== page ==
“Paris’ defense attorney was, of course, concerned with getting Paris the lightest possible sentence he could,” she recalled. Meanwhile, the Taylor County district attorney was preoccupied with locking Paris up for as long as possible.
“I was stuck in the middle,” she said. “Neither side was really interested in motive … from the prosecution’s view, they had their killer, they’d get a conviction, they’d get justice.”
While Lee wanted Paris to be held accountable, “I also wanted to know what was wrong with him, why this happened, and how to help him.”
In the months following Ella’s murder, Paris’ defense attorney scared Lee away from mental health or counseling services for herself, warning her prosecutors could subpoena the files and use them against Paris in court, she claims. It wasn’t until two years later that Lee finally sought intensive counseling and was diagnosed with severe post-traumatic stress and major depressive disorders.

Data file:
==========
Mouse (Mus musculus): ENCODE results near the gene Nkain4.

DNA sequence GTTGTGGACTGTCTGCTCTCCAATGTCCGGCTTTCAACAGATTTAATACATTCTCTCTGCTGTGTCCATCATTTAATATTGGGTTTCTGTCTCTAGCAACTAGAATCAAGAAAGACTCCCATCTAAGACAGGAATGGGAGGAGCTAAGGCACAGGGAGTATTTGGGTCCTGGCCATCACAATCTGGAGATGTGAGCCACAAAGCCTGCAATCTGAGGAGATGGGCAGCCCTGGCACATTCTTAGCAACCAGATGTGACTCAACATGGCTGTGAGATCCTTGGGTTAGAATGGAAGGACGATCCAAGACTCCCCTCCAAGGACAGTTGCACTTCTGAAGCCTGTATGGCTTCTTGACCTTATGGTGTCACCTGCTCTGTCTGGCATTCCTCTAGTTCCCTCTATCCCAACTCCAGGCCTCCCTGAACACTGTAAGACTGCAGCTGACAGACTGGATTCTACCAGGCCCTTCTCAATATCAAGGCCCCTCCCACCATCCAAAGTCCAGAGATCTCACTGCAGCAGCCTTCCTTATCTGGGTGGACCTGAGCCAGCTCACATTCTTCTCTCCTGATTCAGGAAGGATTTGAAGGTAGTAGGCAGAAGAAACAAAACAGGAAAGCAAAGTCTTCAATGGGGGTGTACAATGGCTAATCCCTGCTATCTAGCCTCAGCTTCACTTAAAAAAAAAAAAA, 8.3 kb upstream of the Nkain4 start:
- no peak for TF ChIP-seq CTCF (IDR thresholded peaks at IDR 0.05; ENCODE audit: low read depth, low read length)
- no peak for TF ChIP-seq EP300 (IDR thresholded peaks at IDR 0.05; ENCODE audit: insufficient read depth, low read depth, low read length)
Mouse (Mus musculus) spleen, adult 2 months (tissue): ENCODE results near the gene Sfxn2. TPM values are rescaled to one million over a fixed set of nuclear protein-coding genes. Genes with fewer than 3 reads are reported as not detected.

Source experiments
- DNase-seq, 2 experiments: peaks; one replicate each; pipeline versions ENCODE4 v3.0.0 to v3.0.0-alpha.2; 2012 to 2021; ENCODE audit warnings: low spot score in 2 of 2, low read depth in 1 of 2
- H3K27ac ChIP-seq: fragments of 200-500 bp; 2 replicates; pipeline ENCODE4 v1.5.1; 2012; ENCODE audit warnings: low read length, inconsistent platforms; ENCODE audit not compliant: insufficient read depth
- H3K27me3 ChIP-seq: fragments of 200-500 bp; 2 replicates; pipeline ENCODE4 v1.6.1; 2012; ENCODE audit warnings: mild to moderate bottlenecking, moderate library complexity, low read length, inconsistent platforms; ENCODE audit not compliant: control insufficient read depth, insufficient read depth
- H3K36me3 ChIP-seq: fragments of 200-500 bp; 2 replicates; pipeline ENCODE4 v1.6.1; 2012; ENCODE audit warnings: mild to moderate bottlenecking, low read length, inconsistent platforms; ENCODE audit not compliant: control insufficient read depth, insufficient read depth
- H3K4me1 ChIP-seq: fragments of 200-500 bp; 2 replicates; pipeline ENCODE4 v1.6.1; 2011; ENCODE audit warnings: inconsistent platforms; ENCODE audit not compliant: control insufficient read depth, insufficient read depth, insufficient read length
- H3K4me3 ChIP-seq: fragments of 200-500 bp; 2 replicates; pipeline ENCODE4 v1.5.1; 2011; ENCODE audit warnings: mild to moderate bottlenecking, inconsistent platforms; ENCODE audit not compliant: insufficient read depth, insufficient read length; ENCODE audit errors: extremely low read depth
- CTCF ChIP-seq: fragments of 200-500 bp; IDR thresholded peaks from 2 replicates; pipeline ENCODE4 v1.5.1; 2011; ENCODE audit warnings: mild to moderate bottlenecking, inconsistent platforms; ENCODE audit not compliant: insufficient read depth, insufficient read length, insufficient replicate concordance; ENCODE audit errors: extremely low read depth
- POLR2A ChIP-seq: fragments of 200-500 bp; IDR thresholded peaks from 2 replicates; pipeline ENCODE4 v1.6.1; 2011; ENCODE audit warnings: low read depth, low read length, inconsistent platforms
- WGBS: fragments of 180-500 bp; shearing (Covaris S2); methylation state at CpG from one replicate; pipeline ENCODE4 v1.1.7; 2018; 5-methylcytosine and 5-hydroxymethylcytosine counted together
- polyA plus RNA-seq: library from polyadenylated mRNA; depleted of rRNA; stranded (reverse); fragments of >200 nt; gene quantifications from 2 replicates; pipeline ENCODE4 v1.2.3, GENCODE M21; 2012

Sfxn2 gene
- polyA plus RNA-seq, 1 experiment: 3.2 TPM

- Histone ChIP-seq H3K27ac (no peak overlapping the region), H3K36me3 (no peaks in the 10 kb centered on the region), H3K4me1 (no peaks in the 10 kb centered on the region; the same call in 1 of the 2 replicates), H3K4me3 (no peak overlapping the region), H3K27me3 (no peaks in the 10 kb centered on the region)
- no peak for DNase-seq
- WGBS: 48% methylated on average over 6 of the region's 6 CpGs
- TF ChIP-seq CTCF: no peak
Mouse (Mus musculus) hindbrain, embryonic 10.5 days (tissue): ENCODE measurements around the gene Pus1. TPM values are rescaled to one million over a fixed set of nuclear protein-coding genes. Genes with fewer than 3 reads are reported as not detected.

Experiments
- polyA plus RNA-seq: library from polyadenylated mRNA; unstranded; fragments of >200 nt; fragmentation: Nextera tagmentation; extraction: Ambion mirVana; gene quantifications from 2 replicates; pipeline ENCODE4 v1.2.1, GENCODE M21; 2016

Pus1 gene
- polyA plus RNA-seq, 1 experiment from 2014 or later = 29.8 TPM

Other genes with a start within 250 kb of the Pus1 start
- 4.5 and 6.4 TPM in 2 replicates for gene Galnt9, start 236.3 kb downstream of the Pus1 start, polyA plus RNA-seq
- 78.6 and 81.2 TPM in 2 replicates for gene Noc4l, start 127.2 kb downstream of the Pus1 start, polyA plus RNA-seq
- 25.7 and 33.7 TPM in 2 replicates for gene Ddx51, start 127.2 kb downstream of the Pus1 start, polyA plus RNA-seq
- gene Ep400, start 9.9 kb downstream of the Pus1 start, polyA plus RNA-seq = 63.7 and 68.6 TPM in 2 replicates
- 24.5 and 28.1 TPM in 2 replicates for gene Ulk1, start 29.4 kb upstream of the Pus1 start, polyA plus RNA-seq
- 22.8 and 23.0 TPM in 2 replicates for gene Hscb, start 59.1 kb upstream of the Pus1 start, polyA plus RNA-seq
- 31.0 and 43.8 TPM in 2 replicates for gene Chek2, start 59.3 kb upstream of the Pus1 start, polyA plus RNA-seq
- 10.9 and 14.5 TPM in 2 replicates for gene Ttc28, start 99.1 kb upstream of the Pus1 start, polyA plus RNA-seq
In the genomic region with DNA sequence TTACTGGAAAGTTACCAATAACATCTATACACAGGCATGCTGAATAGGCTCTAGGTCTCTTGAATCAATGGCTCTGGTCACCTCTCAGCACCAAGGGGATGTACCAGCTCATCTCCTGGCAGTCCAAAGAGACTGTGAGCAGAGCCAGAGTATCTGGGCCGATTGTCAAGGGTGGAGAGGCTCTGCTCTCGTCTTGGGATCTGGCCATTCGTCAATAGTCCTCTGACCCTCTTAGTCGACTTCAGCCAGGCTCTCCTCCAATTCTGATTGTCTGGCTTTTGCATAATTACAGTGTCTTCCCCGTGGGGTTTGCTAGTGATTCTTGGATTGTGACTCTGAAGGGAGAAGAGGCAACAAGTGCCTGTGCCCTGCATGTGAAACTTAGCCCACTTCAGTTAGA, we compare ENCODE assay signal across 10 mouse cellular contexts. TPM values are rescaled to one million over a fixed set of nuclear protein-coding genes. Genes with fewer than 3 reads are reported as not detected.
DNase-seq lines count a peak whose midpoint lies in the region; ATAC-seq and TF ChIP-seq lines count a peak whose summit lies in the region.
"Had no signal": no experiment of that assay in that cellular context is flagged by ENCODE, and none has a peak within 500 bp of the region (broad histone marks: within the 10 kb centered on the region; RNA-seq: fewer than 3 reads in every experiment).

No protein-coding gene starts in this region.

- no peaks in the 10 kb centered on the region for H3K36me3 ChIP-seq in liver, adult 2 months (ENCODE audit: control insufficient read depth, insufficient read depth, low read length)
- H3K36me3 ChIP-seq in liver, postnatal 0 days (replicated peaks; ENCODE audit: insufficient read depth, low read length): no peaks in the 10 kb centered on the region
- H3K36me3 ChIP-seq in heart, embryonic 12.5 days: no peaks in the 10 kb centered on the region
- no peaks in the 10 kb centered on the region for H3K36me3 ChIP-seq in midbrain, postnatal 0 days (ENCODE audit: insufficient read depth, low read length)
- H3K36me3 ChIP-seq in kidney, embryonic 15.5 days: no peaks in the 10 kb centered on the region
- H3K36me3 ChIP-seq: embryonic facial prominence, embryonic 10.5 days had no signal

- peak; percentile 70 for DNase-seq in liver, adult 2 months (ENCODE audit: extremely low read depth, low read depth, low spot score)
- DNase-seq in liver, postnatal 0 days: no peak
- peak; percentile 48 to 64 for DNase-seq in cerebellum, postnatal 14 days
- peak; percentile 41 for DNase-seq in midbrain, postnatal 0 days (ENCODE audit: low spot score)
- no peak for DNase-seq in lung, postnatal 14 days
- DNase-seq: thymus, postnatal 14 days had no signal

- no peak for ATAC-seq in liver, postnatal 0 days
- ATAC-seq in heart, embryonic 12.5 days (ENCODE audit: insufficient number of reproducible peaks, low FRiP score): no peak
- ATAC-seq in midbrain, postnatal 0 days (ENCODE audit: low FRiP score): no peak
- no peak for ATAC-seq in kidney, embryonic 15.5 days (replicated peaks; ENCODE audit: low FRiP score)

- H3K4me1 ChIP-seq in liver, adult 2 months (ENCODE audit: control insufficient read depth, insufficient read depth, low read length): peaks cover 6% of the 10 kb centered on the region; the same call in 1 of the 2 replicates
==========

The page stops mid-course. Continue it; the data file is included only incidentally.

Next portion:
The day of Paris’ sentencing hearing, Lee didn’t know which side of the court to sit on. A bailiff grabbed a chair for her to sit in the middle aisle.
Criminal justice reformers in Texas continue to push for authorities to embrace a more nuanced approach they call restorative justice, particularly in instances of family-on-family crime.
“There’s this growing realization that our responses to crime haven’t been very effective any way you measure it, whether by rehabilitation, or recidivism, or by gauging victim’s satisfaction,” said Stephanie Frogge with University of Texas’ Institute for Restorative Justice & Restorative Dialogue. “What restorative justice suggests is that we need to look at what harm has occurred, and how do we repair that harm. The people that need to address it must include those most impacted by it: the victim, the offender, and the community.”